Wednesday, June 24, 2009

Center Street, 1930s

Despite the towering piles of snow which line the sidewalks, it was business as usual for the stores along Center Street in the aftermath of this late 1930s snowstorm. Pictured is at the center of the photograph is the Ryder Block which had three tenants at the time including the First National grocery store and the W. T. Grant Co. In 1940, the First National had a new building constructed for itself on the corner of Center and School Streets (the building now occupied by Benny's) and relocated there. Grant's absorbed the former First National space and occupied the two stores until moving to North Main Street in 1957. The main space in this building was later long occupied by the Boston Store operated by Alton and Eunice Kramer. It has since been occupied by antique stores. The smaller space historically has been tenanted by various businesses including the Work Basket, a sewing store, and by florists. It is now the home of Honey Dew Donuts.

The building at the far right, presently occupied by Hollyberries gift shop, has the likely distinction of being the oldest building remaining on Center Street having been built about 1833. Originally occupied as a dwelling house by William S. Pierce of New Bedford and later Dr. Chapin, in 1875 the pharmacy of Shaw & Childs leased the house for use by their business. Shaw & Childs, a partnership of Jacob Shaw and Abbott Childs, built an addition to the front of the house, sacrificing what had once been a spacious front lawn surrounded by a white fence. Following Shaw's death, Abbott continued to operate the firm until 1906 when it was acquired by Jesse F. Morse, a pharmacist formerly with the Smith & Hathaway drug store at the Four Corners. Morse operated the store as a Rexall pharmacy until his death in 1948 after which he was succeeded by Leo P. LaForest (who operated the store from 1948 to 1963) and Ronald Craig. During this period, from 1920 through 1965, jewelers M. L. Hinckley & Son also occupied space in the ell of the building. In 1985, the Colonial Office Supply established operations in the building which it disguised under a facade designed to resemble a barn. Antique dealer Sam Pierce later renovated the building to resemble its earlier appearance. For several years now, the building has been occupied by Hollyberries Country Gifts and Collectibles.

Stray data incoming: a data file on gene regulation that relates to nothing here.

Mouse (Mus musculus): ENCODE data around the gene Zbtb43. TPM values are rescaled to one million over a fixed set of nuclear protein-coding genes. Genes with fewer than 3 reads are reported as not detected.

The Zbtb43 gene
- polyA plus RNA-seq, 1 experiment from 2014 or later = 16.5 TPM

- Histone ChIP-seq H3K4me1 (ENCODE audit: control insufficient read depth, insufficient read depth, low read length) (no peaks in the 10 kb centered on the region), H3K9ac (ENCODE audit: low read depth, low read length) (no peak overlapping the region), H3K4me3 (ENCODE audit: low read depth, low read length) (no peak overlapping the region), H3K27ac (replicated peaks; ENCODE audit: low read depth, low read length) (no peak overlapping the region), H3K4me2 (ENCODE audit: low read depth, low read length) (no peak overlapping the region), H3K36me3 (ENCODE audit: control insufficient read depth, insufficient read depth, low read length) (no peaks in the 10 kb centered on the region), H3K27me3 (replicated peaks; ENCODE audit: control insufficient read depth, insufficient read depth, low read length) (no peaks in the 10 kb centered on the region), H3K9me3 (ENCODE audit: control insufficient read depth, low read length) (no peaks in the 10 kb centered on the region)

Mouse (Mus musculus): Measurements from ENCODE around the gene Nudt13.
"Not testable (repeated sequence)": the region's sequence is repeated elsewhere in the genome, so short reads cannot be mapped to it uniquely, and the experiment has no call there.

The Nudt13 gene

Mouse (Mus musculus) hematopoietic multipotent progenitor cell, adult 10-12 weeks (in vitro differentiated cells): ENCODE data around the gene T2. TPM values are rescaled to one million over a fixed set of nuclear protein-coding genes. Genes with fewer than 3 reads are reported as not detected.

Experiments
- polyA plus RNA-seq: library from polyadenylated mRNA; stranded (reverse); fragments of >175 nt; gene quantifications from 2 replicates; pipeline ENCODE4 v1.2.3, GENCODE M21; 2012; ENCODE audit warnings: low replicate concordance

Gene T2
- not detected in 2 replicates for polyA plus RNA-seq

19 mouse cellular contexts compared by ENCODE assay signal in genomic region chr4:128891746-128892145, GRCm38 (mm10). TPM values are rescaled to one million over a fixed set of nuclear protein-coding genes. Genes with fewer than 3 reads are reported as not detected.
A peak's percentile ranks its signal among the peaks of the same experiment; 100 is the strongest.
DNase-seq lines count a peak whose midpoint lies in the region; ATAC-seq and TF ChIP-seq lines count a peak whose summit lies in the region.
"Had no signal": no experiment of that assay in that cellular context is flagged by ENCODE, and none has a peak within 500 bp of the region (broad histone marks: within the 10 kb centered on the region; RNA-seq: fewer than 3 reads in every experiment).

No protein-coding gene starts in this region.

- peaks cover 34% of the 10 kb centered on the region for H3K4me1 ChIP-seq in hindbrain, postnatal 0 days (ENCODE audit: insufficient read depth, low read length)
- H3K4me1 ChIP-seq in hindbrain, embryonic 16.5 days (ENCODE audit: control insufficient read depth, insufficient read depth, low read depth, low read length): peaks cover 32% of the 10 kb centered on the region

2 comments:

Laura said...

Hey great website! Finally something on Middleboro that has some really great info. I have a ton of old post cards of Middleboro if you ever want me to send them to you let me know. I actually started a photo album of just Middleboro on my facebook page.

Mike said...

Hi Laura, thanks for the positive feedback. I received your message today regarding both your grandfather Dr. McLean, and the Middleborough Poor Farm. I'd love to learn more, but don't have a way to contact you! Any stories or photos you'd like to share, I'd be happy to post. Just let me know. You can contact me directly by clicking on the envelope in the right hand margin. Thanks!

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